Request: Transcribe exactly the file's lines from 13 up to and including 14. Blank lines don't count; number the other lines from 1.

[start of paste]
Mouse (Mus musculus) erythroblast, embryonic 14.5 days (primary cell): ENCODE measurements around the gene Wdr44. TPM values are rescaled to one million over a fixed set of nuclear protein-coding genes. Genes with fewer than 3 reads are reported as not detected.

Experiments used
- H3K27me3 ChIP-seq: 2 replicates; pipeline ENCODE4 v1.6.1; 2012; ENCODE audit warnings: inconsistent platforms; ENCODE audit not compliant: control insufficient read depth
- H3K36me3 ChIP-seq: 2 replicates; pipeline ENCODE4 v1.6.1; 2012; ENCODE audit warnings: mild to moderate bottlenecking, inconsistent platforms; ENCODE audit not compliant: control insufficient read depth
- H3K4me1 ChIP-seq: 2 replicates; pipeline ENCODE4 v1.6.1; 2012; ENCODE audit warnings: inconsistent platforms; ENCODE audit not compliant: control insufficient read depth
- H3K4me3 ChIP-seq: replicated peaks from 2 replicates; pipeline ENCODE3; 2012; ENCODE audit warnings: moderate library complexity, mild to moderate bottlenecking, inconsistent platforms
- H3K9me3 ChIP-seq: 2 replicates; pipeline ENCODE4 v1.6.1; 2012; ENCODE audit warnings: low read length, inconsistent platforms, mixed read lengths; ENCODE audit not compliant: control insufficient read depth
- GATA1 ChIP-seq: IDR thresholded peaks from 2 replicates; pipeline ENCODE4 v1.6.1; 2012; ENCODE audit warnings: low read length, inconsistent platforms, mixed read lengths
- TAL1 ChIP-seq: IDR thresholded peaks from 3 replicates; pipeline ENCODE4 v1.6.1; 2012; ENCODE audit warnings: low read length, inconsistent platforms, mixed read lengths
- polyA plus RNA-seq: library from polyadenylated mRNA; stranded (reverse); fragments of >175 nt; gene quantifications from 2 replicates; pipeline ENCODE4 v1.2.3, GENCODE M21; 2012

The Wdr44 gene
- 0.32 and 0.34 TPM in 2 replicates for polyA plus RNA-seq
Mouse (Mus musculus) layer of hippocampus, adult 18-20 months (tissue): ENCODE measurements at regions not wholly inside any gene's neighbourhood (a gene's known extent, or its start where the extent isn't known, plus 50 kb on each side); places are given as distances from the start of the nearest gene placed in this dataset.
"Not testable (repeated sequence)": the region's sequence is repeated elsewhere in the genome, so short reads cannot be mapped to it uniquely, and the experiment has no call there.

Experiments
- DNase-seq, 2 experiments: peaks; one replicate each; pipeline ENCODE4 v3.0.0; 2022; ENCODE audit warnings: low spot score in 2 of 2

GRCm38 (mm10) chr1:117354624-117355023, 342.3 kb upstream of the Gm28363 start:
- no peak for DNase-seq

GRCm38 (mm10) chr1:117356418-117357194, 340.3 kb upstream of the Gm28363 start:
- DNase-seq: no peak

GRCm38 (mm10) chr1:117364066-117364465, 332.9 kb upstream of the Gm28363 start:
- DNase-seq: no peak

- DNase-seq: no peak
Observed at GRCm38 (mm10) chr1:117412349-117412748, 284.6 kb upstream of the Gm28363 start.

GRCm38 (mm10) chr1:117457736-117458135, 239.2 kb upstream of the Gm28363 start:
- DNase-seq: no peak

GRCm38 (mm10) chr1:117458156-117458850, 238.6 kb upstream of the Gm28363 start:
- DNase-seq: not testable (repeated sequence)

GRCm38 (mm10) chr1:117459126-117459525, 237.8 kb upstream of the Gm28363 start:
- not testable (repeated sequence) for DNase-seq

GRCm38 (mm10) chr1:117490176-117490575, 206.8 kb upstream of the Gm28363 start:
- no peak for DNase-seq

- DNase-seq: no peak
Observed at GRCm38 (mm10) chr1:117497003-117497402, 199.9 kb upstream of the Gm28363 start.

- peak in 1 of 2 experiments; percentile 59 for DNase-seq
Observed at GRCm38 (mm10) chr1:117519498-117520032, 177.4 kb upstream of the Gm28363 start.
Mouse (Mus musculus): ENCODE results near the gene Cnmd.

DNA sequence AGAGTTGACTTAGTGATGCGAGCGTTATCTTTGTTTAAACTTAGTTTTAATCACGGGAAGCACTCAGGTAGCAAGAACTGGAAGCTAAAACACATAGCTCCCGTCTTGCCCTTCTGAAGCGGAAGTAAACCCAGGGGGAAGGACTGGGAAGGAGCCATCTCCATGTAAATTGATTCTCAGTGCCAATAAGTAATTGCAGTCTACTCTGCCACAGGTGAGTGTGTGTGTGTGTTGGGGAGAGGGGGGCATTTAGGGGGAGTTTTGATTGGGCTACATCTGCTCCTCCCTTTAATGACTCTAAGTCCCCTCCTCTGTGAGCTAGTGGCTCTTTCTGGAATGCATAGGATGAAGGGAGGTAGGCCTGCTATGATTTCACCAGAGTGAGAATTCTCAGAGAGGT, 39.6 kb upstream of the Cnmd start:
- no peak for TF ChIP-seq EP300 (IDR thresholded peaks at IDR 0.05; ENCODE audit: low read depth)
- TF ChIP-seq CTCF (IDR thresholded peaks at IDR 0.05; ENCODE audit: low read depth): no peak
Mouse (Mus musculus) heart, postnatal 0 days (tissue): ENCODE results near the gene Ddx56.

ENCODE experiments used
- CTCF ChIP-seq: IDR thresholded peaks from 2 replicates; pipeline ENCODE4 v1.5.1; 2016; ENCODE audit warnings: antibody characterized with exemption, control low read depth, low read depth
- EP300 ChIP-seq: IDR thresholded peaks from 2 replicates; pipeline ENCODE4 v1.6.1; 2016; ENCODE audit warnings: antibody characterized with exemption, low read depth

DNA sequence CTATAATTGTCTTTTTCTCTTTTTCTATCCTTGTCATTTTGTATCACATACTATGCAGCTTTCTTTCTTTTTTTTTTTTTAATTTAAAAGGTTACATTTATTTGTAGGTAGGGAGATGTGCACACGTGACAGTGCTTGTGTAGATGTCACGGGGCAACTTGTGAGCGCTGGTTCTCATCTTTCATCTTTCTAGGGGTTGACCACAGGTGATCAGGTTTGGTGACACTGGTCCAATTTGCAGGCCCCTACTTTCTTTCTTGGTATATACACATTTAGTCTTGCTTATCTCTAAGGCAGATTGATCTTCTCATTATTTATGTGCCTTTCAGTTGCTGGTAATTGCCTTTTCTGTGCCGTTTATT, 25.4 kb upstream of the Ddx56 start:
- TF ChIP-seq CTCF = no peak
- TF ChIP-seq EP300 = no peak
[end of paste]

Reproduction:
Mouse (Mus musculus) layer of hippocampus, adult 18-20 months (tissue): ENCODE measurements at regions not wholly inside any gene's neighbourhood (a gene's known extent, or its start where the extent isn't known, plus 50 kb on each side); places are given as distances from the start of the nearest gene placed in this dataset.
"Not testable (repeated sequence)": the region's sequence is repeated elsewhere in the genome, so short reads cannot be mapped to it uniquely, and the experiment has no call there.